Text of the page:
- About Us
- What's On
- WOW 2016
- Image Gallery
- Venue Hire
Godinymayin Yijard Rivers Arts & Culture Centre is built on the intersection of the Stuart Highway and Maluka Road, Katherine East.
Selection of the site followed broad community consultation and took into account flood impact advice provided by the Northern Territory government. The site’s use is subject to an Indigenous Land Use Agreement that has been negotiated with the Northern Land Council (NLC) on behalf of the Traditional Owners.
Tuesday to Friday 10am - 5pm
Saturday 10am - 3pm
Come in and see our:
Our beautiful gallery space hosts a number of visual arts exhibitions showcasing the work of Northern Territory Indigenous and non-Indigenous artists. We curate most exhibitions in-house but we also program national touring exhibitions (see our calendar for more information).
K space is a community exhibition space that provides local artists with a high profile exhibition space. K space promotes local artistic professional development.
For more information contact Sophie Rayner, Curator & Retail Manager, 08 8972 3751 or firstname.lastname@example.org.
Our performing arts venue boasts state-of-the art sound and lighting equipment and can seat up to 400 people. We program an exciting array of performing arts: music, dance, cabaret, comedy and theatre.
For more information contact Suzanne Fermanis, Director, 08 8972 3751 or email@example.com.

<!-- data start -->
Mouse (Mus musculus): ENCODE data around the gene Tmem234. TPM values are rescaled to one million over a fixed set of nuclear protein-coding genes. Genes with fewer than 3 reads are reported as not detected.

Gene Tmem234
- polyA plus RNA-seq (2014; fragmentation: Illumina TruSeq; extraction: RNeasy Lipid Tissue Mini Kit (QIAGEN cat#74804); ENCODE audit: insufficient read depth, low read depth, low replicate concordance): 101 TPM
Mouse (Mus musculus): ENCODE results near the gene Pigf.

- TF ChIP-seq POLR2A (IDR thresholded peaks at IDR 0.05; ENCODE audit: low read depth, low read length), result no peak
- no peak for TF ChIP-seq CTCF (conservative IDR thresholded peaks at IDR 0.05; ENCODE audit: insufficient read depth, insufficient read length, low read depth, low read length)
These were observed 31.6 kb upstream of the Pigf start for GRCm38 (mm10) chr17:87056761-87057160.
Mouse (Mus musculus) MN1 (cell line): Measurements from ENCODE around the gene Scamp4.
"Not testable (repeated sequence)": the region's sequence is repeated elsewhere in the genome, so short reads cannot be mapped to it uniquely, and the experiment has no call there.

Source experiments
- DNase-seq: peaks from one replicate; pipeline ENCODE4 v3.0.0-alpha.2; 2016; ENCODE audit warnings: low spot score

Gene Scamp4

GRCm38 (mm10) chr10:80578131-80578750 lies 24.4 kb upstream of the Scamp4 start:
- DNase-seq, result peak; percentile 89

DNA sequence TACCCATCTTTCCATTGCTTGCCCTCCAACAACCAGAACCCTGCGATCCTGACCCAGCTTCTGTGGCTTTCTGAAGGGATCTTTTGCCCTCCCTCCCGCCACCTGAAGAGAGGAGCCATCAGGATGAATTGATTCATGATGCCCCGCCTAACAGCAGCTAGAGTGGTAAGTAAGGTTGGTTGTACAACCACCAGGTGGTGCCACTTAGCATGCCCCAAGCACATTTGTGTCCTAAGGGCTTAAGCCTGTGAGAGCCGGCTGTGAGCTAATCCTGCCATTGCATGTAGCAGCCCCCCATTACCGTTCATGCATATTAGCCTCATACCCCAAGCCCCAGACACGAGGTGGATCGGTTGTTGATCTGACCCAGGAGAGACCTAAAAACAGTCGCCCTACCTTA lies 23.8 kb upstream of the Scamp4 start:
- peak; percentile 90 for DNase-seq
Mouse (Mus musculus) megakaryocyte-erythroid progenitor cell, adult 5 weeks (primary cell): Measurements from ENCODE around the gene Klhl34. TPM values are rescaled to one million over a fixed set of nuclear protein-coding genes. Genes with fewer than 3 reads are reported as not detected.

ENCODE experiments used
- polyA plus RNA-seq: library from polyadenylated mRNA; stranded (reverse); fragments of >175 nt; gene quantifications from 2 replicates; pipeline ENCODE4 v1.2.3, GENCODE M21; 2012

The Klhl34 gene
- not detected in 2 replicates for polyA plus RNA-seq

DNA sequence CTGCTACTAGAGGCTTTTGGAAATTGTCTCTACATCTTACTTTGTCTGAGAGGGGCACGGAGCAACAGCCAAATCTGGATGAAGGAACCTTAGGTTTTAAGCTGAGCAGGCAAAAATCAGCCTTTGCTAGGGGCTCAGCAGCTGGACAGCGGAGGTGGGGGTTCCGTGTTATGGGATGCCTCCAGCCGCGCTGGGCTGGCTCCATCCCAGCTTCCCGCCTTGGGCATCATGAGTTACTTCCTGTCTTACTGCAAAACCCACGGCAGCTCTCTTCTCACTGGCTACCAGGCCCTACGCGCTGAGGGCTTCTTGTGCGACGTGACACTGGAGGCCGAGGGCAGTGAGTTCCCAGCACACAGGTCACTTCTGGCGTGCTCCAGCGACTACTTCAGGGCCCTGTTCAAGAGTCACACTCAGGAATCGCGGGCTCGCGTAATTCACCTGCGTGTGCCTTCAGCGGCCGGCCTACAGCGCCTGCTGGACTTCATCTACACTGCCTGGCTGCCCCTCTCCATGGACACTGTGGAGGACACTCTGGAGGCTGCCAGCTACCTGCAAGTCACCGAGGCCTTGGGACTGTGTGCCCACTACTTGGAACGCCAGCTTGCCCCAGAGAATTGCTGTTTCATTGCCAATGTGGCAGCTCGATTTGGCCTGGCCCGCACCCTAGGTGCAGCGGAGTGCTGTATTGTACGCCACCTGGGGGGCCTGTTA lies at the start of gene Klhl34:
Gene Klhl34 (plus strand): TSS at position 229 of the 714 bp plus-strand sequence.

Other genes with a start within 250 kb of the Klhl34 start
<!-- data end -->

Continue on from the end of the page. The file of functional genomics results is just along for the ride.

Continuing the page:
In June 2011 over 40 people from the Katherine region participated in public art workshops directed by art consultant Felicity Green that resulted in three pieces of public art.
Cedric Fordimail’s work, Godinymayin, was selected to be the iconic ‘rock wallaby’ sculpture at the entrance of the Centre. Cedric Fordimail was born in Barunga and is from the Mayili clan. The Mayili people have cultural connections with the Jawoyn, whose country extends north of Katherine into the Arnhem Land escarpment. Cedric lives in the Jodetluk community on the outskirts of Katherine and has been painting since he was a young child.
A public artwork by Wardaman traditional owner and artist, Bill Harney, can be seen in the grey metal screen near the front doors of the building. This work is an interpretation of the Bush Banana.
Biddy Wavehill, a senior artist from Lajamanu, created the Bush Plum design displayed on the glass windows in the foyer and the shop.